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Exclusive review: Inu-Yasha:
Rumiko Takahashi's (Ranma 1/2, Maison Ikkoku, Mermaid Tales) new hit TV series in Japan
  Rating: PG
  U.S. Distribution Rights: Disney
  Genres: Fantasy, Comedy

Porco Rosso (Movie)
Alternate Titles: Crimson Pig, Kurenai no Buta

Description:    Porco Rosso is set on the Adriatic coast of southern Italy in the early 1930s. The main character is a brilliant mercenary pilot called Porco Rosso, "the crimson pig," because he flies a crimson sea-plane and because he has, as the result of a curse, the head of a pig. Porco fights air pirates and ambitious rival mercenaries, and avoids the agents of the Italian Fascist government that he hates.

This story shows Porco's struggle with a gang of air pirates and their mercenary ally, and his relationship , with Fio, the young girl engineer who rebuilds his plane, and with the beautiful widow Gina. Directed by Hayao Miyazaki.

Overall Grade: 92.5% (A-)

  Reviewer #1: Andrew Kent
  Episodes reviewed: Movie; subtitled
Grade: 95% (A)
   Early air combat was very unlike the antiseptic duels of modern military craft; it was almost a sport of gentlemen, where the mechanical aspects were secondary to the skill, nerve, and daring of a small number of pilots, as they dueled for command of the skies. Miyazaki captures the entire package in a masterful work about an ex-military flying pig in a world of people.

I know, I know, it sounds stupid, right? Somehow, he makes it work. The entire cast of the show is completely deadpan about having a large, rotund porcine pilot in their midst. Of course, it comes up, but not as "how is that pig flying a plane?", in favor of, "Why do you look like a pig?" What would be a cause of whimsy in a Disney animation is an excuse for serious introspection and a nice mood-setting flashback by Porco, in his aviation goggles and smoking a cigar. Note that none of the other cast member are anthropomorphized in any way.

The visuals are beautiful, portraying usually-tranquil Mediterranean scenery in a very simplistic manner, becoming detailed for the designs of the planes, which are very detailed and realistic. This says less than it looks - ALL Miyazaki films are generally stunning - but nevertheless, you will be hard pressed to find better, even in the modern age of computer graphics. Sure, sometimes small things may lack this or that detail, but it is the selection of which details are presented that shows the film's true mastery... the details presented are invariably those most essential to the proper impression.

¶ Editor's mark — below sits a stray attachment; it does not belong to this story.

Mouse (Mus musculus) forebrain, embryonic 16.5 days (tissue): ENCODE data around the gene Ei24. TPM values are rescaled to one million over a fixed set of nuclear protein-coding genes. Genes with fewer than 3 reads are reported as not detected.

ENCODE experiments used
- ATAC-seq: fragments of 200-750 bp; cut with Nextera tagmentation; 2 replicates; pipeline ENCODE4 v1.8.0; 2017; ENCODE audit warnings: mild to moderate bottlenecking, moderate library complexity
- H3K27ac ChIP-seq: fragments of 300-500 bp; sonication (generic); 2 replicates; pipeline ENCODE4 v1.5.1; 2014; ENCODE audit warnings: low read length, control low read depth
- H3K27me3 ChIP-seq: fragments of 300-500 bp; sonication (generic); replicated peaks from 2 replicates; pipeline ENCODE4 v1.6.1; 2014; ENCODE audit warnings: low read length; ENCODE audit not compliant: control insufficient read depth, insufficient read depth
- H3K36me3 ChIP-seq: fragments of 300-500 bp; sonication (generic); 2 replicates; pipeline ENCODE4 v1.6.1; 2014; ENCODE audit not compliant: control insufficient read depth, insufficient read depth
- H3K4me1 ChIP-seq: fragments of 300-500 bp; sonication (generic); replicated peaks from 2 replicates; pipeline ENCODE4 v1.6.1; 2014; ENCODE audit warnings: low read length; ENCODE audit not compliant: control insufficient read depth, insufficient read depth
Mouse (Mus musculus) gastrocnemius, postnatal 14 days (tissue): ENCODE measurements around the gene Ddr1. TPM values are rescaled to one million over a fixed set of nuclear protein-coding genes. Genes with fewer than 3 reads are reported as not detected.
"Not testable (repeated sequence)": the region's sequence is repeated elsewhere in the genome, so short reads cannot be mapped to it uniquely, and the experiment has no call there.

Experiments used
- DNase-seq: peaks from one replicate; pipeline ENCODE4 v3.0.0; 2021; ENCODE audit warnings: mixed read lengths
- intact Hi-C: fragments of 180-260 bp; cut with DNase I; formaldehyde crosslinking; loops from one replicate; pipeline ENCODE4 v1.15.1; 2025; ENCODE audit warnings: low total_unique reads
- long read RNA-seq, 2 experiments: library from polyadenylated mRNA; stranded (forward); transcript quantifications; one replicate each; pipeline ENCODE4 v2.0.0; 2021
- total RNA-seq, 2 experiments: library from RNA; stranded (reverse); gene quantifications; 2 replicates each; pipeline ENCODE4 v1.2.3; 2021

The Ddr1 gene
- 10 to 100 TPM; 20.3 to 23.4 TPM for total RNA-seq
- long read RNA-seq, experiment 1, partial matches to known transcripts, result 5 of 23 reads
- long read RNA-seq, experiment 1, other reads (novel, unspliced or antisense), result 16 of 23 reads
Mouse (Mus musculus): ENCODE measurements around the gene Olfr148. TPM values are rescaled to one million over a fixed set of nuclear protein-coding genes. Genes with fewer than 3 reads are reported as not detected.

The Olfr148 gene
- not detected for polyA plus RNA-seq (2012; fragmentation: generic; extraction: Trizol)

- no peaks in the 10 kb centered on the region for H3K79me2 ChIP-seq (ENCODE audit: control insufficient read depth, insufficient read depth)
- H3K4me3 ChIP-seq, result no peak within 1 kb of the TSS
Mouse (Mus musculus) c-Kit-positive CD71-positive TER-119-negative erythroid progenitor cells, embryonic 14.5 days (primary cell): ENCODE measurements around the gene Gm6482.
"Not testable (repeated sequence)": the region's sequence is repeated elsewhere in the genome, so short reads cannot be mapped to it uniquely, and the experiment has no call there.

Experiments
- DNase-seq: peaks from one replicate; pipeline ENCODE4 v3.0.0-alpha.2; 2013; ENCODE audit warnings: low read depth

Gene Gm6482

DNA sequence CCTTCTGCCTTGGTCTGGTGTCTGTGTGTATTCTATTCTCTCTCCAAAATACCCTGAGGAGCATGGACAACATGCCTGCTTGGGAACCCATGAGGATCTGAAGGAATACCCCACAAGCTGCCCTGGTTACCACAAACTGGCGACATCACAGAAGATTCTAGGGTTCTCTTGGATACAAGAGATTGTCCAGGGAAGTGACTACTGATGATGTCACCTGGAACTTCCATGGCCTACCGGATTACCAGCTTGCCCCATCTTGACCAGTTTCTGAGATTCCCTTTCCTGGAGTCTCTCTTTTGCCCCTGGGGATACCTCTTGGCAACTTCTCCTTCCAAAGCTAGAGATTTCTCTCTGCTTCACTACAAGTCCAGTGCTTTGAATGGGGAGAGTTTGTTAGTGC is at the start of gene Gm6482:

The plot leans towards a rougher edge than most Miyazaki works. Porco is a bitter and disillusioned man, transformed after flying with the Italians in WWI. Even so, his generally good intentions don't lurk very deep, and he puts up with the young Fio's antics readily. The main tension comes from multiple sources... Porco versus various pirates, Porco versus the American rival Curtis, Porco trying not to let Fio get carried away, trying not to go broke, trying to forget his old friend Gina. The final duel between Porco and Curtis is almost comic, extremely well-animated, and worth watching a few times over.

  Reviewer #2: Clyde Adams III
  Episodes reviewed: Movie; subtitled
Grade: 90% (A-)
   Porco Rosso is a delightful comedy adventure, highly recommended. The production values, scenery, animation, color, music are all outstanding, as is usual for Studio Ghibli. The slapstick comic tone is set early, when the ludicrously named pirate gang, Mamma Aiutto ("Mama Help!") kidnaps a bunch of elementary school girls as hostages. The little girls proceed to create playful chaos throughout the pirates' seaplane.

The pirates continue to amuse with their antics, as does the narcissistic American mercenary Curtis. Even Porco's very brief confrontations with the outclassed Fascist secret police are comical.

The film has a serious underside too, as should be expected of Miyzaki. In one scene, Porco describes to Fio a terrible aerial battle during the war (World War One), in which he and his best friend, Gina's first husband, had fought on the Allied side. After that battle, Porco had seen a vision of his friend and all the other dead pilots in their planes ascending silently into a strange cloud very high up. In my opinion, this was the cause of Porco's curse; he felt unworthy to live as a normal human after so many good men died, and he felt unworthy to be loved as one.

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